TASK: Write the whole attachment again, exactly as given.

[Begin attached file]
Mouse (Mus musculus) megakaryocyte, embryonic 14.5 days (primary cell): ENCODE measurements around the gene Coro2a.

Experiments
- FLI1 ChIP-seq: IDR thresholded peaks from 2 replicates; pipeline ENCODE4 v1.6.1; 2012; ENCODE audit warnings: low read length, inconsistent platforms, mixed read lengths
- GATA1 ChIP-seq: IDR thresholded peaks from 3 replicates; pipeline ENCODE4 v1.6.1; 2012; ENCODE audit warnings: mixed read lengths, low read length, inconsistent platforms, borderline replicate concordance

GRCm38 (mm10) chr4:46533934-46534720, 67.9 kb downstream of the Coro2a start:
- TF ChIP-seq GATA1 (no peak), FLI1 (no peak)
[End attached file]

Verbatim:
Mouse (Mus musculus) megakaryocyte, embryonic 14.5 days (primary cell): ENCODE measurements around the gene Coro2a.

Experiments
- FLI1 ChIP-seq: IDR thresholded peaks from 2 replicates; pipeline ENCODE4 v1.6.1; 2012; ENCODE audit warnings: low read length, inconsistent platforms, mixed read lengths
- GATA1 ChIP-seq: IDR thresholded peaks from 3 replicates; pipeline ENCODE4 v1.6.1; 2012; ENCODE audit warnings: mixed read lengths, low read length, inconsistent platforms, borderline replicate concordance

GRCm38 (mm10) chr4:46533934-46534720, 67.9 kb downstream of the Coro2a start:
- TF ChIP-seq GATA1 (no peak), FLI1 (no peak)